In something of a surprise, Gov. John Bel Edwards on Friday signed the biggest transportation bill in 37 years when he endorsed a measure that would gradually boost state aid for roads and bridges by $300 million per year.
The measure, House Bill 514, won lopsided approval in the final minutes of the 2021 regular legislative session after days of behind-the-scenes negotiations.
House Speaker Pro Tem Tanner Magee, R-Houma, said he was notified Friday morning the governor signed his bill, which started as a tax on medical marijuana but was transformed in the waning days of session into a sweeping infrastructure bill. The governor confirmed he signed the measure.
Backers called the legislation a historic breakthrough, and they noted it would be the biggest state investment in transportation since 1984.
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They also said it would pave the way for construction of a new, $1 billion plus bridge across the Mississippi River in Baton Rouge and other major projects in New Orleans and elsewhere.
“This substantial investment in our infrastructure will go a long way toward alleviating our traffic woes, upgrading bridges in ill-repair, and is a significant next step in bringing a new Mississippi River Bridge and connectors to the Capital Region," Adam Knapp, president and CEO of the Baton Rouge Area Chamber said in a statement. "Additionally, right-sizing our infrastructure funding will allow the state to access matching funds from the federal government, an important component in making major priorities like a new bridge possible.”
The measure cleared the House 87-13 and the Senate 37-0.
Edwards had reservations throughout the debate, and he never got behind the measure publicly despite a series of private meetings with the sponsors of the bill – Sen. Rick Ward III, R-Port Allen, Magee and other legislative leaders.
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In his post session press conference, Edwards said while he is a longtime supporter of road and bridge improvements, he was also worried that the measure could lead to state budget problems.
Advocates went back and forth in recent days on whether the governor would sign the bill. The fact Edwards' signing of the bill did not include any accompanying comments on the measure was another indication of the ambiguity surrounding the measure.
Shawn Wilson, secretary for the state Department of Transportation and Development, said Friday the bill stems from talks with lawmakers on coming up with a workable plan.
"This is the accumulation of many years of effort to fund infrastructure," Wilson said. "We believe that no bill is going to be perfect. That's the case in this one. But the additional revenue will make an absolute difference."
The $300 million is equivalent to a hike of 10 cents per gallon in the state gas tax.
An earlier bid by Wilson and others to win legislative support for a gas tax increase failed to gain traction.
Ward, who is chairman of the Senate Transportation Committee, hailed the signing.
"Infrastructure investment is fundamental to continued economic growth for our state," Ward said in a text message. "This will have a lasting impact that will positively affect all aspects of the people of the state."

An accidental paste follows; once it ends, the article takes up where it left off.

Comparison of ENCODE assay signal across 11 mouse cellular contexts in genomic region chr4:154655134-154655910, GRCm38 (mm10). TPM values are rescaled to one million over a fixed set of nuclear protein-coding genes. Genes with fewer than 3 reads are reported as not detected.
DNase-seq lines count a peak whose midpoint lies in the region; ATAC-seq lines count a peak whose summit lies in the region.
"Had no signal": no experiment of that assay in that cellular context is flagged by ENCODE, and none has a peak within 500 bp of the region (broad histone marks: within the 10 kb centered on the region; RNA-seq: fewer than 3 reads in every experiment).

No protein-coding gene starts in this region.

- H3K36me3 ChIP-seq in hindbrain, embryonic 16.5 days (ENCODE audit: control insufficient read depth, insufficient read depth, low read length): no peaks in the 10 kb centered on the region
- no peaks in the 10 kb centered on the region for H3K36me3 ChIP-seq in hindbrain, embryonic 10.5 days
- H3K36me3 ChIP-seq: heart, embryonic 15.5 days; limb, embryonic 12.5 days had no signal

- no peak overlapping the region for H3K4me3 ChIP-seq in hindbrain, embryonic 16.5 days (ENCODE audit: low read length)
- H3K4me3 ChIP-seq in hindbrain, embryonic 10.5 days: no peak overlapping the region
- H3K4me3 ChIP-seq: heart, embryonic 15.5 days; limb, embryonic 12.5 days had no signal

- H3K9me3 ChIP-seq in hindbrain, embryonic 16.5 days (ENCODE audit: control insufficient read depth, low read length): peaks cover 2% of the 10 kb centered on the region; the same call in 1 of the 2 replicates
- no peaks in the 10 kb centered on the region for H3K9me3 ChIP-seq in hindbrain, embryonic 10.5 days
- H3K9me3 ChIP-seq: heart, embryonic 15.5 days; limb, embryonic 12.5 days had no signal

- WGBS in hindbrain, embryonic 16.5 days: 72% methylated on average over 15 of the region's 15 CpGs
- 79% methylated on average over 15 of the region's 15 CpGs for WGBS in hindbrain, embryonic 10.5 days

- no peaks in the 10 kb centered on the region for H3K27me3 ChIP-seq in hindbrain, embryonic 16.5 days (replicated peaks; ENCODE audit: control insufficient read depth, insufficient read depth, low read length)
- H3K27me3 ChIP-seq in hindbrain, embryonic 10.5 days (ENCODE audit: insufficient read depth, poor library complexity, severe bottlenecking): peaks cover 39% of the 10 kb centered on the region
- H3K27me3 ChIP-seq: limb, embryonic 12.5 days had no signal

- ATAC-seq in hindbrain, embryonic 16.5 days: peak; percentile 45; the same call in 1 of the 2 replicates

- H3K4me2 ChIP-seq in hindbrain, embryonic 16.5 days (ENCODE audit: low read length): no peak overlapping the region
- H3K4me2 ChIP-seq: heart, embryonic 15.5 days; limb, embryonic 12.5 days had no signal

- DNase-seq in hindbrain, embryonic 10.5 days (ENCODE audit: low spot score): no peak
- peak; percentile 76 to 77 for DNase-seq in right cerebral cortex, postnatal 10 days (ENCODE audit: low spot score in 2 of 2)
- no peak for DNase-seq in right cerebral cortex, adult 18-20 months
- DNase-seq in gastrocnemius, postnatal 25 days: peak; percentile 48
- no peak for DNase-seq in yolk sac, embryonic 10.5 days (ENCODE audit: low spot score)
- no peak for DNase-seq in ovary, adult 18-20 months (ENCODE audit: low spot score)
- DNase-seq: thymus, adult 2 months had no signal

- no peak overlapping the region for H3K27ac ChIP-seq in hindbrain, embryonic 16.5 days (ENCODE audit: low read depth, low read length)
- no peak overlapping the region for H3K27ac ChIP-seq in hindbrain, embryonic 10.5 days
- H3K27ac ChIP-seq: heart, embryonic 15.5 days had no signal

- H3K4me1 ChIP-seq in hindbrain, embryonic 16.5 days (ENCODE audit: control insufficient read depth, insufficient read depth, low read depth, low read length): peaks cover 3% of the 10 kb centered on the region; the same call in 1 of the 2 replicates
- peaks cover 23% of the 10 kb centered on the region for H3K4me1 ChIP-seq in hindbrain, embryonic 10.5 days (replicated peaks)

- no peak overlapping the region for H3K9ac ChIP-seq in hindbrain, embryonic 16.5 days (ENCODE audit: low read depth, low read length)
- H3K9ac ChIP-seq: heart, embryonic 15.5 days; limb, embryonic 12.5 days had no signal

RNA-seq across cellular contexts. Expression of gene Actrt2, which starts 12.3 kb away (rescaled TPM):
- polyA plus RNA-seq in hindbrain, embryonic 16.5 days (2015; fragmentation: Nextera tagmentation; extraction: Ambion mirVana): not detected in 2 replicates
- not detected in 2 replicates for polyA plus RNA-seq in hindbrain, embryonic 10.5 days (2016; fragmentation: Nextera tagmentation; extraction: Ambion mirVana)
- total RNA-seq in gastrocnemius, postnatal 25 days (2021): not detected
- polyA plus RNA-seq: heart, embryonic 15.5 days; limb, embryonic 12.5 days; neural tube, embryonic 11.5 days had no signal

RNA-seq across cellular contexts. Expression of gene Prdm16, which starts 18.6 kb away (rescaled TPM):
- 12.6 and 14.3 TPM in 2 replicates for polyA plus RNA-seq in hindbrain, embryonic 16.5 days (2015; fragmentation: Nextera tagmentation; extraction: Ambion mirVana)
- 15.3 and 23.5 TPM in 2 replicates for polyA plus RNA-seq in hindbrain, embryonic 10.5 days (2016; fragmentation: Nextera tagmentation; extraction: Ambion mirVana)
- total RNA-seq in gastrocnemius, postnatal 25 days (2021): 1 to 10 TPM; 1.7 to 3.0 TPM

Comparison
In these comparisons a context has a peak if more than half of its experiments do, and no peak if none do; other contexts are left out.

The bill would increase funding for roads and bridges by gradually moving 60% of sales tax revenue collected on the sale of cars and trucks from Louisiana's general fund.
The governor noted that the transfer, combined with the 2025 expiration of a 0.045% sales tax that generates $500 million per year, could cause a funding shortage for state services of $800 million.
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Instead, Edwards signed the bill ahead of what is expected to be a historic session by the Legislature to try to override his vetoes of other controversial bills, especially a proposal to bar transgender athletes from competing in girls' and women's sports.
Scott Kirkpatrick, executive director of the Capitol Region Industry for Sustainable Infrastructure Solutions, praised the governor's decision.
"Gov. Edwards has just written a new Mississippi River Bridge into law," Kirkpatrick said in a statement. "With the funding secured, we can now focus on selecting the location and building the bridge as soon as possible."
The override session, if it happens, would be the first of its kind.
The roads bill could have been the target of another override attempt, if Edwards had opted to scuttle it.
Magee said Edwards was boxed in on the roads bill, which is likely the only House bill that would prompt an override attempt. The transgender bill and another to allow permitless carry of guns are Senate bills. Magee noted some Democrats who represent areas west of Baton Rouge might have been compelled to override his veto of the roads bill given its implications on a new Mississippi River bridge.
If lawmakers do agree to a veto session, they will return to Baton Rouge July 20 for up to five days, with Republicans eyeing an override of the transgender bill, which has stirred up a passionate debate.
"I think it’s kind of obvious where the game is gonna be," Magee said. "Some of these rural Democrats whose districts overwhelmingly support these bills, will they stick with the governor?”
Ward and others have said for weeks that they added provisions to the roads and bridges bill to prevent any future budget messes.
Under the measure, the transfer of sales tax revenue to the state's key transportation fund would be limited to $150 million per year in case of a dire financial outlook.
The bill also says a maximum of $150 million of the transfer per year could be tied up in bonds and other borrowing costs, another step aimed at heading off future state budget problems.